Explaining my mother

I’m at my dad’s house. Leah is visiting from across the waters and we are preparing to go on a sightseeing tour.

And suddenly I’m stopped. Can’t write. There’s so much I want to say, and all of it clogs together in my head, a cacophony of words demanding their moment to be heard, to shape themselves into images, to present themselves in the form of recollections and reflections.

What I want to say is that my mother was extraordinary. (Why did I write “is” at first?) Because I’m unfolding the retrospective slowly, and trying to describe what happened without too much explanation or unpacking or projecting forward into the “now,” it might seem that she was a terrible mother in some ways, that she made unforgivable mistakes. But she was not. She was very sick at the time, with an illness nobody could figure out. She was living the dark burden of her own traumatic childhood, trying to overcome it alone, without the benefit of counselors to help her recast her past in a new and more illuminating light. As a child I knew none of this, or at least, I knew she was sometimes sick in bed, but I didn’t know how deeply her illness weakened her emotionally, and I knew nothing about her past.

What amazes me about her is that she overcame all of it, all the horror of her own upbringing, her father’s suicide when she was five, her mother’s raging alcoholism, the dysfunctional society in which her family stood as some kind of beacon of respectability. She changed, altogether. Those who knew her in the last 20 years of her life knew her as someone fully kind and loving, generous to all, always looking for the best in people. There was a lag in how she applied her love to her children, I realize. It started on the outer edges of the pond of her life and rippled back towards the center, where we were grouped. She could not, in the early years, be as unstintingly generous with her compassion towards us as she was towards others. But she did love us. She did everything out of what she believed was the best for us. And in truth, there were good days. There were days when she showed up at school, and the school secretary came to fetch us from class, and we would go to the beach with another family to take advantage of the rare sun. There were days when Dad was home late, and we would sit in the kitchen with her friend and her friend’s kids, and eat biscuits (cookies), and talk and laugh. We went to the pantomime and the opera. We got swimming lessons in Dublin, and stopped off at the campus bakery for fresh-baked meltingly soft rolls on the way home. We went to Bewley’s on the half day at the end of every term for raisin buns and fudge. We marched in Dublin to try to save Wood Quay, the site of a Viking excavation, and she helped us make a placard for our dog, and afterwards we ate in the newly opened McDonald’s, Ireland’s first, with the dog curled under our seat. I tasted my first milkshake then, and laughed when the boy who was mopping the floor pretended to mop up the dog.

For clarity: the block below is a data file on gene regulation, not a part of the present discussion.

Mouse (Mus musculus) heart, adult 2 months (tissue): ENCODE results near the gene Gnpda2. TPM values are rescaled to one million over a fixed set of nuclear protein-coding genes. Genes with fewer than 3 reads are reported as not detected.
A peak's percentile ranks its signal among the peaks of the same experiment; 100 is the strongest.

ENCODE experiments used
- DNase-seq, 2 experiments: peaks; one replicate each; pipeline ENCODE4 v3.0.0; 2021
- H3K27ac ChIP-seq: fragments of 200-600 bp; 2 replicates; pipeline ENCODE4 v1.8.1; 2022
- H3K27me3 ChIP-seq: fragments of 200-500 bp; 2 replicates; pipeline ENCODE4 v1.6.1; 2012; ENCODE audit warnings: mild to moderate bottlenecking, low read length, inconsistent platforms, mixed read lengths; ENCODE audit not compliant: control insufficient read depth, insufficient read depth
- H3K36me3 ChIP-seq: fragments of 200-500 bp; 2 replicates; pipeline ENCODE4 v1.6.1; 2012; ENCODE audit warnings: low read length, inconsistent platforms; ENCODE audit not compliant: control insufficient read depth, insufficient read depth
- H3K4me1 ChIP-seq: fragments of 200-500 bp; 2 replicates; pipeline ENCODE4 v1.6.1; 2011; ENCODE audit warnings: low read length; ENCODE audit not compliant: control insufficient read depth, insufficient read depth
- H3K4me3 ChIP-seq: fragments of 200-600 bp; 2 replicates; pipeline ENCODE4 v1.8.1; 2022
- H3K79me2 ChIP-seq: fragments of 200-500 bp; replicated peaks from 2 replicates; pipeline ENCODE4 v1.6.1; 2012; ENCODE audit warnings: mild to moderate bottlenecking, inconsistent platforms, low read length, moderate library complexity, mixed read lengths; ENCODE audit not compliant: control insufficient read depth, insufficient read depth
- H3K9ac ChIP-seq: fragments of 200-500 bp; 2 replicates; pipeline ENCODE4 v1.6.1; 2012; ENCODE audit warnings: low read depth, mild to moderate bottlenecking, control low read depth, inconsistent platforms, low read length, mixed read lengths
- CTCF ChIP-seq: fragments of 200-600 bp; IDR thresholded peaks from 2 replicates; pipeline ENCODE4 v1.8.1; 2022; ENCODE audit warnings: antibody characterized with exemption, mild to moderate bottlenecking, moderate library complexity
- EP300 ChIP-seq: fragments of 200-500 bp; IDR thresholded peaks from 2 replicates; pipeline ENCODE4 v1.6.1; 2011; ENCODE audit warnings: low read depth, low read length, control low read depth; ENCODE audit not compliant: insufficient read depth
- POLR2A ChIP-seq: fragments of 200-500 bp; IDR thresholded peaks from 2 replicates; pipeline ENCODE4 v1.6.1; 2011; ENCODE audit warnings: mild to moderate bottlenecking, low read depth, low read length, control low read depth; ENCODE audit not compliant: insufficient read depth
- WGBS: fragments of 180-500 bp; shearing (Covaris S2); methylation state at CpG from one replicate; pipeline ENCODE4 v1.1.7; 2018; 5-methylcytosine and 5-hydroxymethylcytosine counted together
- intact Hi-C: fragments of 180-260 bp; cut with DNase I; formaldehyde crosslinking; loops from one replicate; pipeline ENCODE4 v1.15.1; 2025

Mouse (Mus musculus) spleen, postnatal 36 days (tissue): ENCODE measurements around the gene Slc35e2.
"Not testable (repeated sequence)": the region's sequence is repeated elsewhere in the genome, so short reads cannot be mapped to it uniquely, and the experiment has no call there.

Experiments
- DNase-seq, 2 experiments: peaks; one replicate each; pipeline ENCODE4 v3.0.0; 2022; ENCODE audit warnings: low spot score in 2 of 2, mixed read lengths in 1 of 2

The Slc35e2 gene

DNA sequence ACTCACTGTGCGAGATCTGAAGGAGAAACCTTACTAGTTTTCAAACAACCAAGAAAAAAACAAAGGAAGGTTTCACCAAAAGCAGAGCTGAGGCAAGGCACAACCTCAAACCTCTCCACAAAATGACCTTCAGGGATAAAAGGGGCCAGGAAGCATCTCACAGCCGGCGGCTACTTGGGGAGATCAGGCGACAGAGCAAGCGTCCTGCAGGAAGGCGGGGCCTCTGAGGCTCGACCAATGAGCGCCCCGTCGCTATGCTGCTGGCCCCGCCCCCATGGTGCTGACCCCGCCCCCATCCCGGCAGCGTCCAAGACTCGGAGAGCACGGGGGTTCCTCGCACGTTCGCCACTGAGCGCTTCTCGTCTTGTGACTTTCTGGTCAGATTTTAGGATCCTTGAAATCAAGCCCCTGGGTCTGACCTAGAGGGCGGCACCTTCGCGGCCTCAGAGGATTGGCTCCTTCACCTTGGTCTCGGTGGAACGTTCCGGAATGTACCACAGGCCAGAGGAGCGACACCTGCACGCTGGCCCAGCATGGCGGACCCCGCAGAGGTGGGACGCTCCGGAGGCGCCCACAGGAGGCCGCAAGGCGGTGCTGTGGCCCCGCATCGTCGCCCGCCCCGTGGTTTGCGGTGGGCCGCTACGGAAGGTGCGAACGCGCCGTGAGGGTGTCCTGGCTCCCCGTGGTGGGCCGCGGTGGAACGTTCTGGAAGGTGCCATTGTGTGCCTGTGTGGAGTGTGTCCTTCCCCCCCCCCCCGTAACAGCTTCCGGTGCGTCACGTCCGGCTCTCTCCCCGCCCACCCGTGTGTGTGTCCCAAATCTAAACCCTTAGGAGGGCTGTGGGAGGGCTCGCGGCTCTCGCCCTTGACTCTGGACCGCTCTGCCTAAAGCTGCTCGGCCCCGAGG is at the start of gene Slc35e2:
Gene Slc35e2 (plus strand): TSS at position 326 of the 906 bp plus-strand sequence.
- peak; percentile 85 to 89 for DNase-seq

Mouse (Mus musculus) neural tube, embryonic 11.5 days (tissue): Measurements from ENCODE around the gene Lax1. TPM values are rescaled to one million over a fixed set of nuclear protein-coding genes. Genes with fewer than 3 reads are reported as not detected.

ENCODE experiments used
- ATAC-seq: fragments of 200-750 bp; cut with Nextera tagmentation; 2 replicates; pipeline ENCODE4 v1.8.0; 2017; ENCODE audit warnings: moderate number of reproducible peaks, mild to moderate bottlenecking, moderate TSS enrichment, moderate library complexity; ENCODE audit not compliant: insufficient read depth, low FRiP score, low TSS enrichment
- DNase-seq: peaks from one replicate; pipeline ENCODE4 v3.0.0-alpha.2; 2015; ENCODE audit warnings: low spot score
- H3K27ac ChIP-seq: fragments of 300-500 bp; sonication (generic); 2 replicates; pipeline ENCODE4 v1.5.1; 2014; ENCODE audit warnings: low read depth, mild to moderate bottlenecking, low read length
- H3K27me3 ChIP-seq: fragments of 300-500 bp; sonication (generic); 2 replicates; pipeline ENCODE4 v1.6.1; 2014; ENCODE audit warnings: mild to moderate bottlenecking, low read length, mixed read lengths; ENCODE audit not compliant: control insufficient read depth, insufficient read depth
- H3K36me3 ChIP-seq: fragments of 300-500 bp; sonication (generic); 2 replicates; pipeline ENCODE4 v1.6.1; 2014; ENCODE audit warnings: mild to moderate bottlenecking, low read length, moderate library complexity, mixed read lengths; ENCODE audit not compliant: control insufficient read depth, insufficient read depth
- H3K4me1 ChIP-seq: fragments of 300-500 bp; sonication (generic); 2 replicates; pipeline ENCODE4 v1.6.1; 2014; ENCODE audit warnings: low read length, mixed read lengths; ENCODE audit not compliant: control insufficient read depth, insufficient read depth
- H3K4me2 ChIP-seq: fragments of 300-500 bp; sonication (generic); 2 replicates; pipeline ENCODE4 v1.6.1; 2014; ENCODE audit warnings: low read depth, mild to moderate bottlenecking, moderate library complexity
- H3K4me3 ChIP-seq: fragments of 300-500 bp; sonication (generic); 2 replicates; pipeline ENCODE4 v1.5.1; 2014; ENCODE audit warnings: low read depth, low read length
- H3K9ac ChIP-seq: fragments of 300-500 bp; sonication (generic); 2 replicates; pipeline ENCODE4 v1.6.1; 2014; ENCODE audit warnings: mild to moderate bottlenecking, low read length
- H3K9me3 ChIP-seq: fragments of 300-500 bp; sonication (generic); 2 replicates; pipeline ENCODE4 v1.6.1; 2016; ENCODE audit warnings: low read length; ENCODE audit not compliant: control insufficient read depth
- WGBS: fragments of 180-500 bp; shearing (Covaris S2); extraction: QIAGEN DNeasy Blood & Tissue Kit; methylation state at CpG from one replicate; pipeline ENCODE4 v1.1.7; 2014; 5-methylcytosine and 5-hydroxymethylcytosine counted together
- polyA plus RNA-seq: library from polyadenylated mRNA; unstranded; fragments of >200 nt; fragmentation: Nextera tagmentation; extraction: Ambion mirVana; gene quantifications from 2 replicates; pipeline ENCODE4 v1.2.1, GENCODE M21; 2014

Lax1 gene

We had fun. There was joy. I did laugh. I know I did. It’s just that the dark moments intervened at times, and they shaped me as much as the fun times.

So I have to say, before I continue my retrospective, that my mother was an extraordinary, beautiful, kind woman, who saved herself somehow from her own traumatic past, and in doing so gave us — her four girls — the tools to help us heal ourselves. Two of my sisters have had extensive counseling, one on the East coast and one in Ireland. One should probably consider it. I have visited a counselor now and again, not often, and done what I can through reading and walking meditation and prayer — my mother’s path. It has not always been easy. It will not ever be easy. But it is possible, and every time I breathe deep and feel joy, I think of my mother, who taught me how.

8 responses to “Explaining my mother

  1. It’s funny, I feel I know your mother so well, from your book, that I wondered you felt you needed to say this. Even if I didn’t, though, I don’t think you’ve painted as dark a picture as you think you have in these retrospectives.

    In any case, any upbringing that resulted in you starts with a strong presumption in its favor.

  2. You know, I said as much to my therapist the other day about my own mother when we were talking about the consequences of her darker side. I owe her so much, I said, and you need to that as well.

    It’s very hard to balance up there on the high wire, holding the two truths, the two realities. But it is possible.

    (And I have fond memories of Bewleys!)

  3. Last sentence, 1st para: … you need to know that as well.

  4. Very poignant – makes me want to know more about how she changed.
    I smiled at mm’s comment, for I too have done (still do) the same in therapy.
    tk, your love and compassion come through very clearly.

  5. Dale: Thank you. I know the book showed the depth of her compassion, and also her humor, something I hope to convey for those who haven’t read it as I continue with the retrospective. And I’m glad that the piece doesn’t feel as dark as I sometimes think it might come across.

    mm: I am trying my best to keep my balance on the high wire. I’m glad you can relate. And viva la Bewley’s! Or maybe it should be Bewley’s go bragh. 🙂

    Stella: I hope to be able to show the change, and the reason for the change, soon. 🙂

  6. This writing about your mother made me cry in a good way. So much like my mother.

  7. “I did laugh. I know I did. It’s just that the dark moments intervened at times, and they shaped me as much as the fun times.”

    This segment made me feel so much less alone.

  8. am: Funny how across the world we can have had such similar experiences. Like Bethany says, it makes me feel less alone.

    Bethany: I know it’s been awful for you. I’m glad you feel less alone, reading this.

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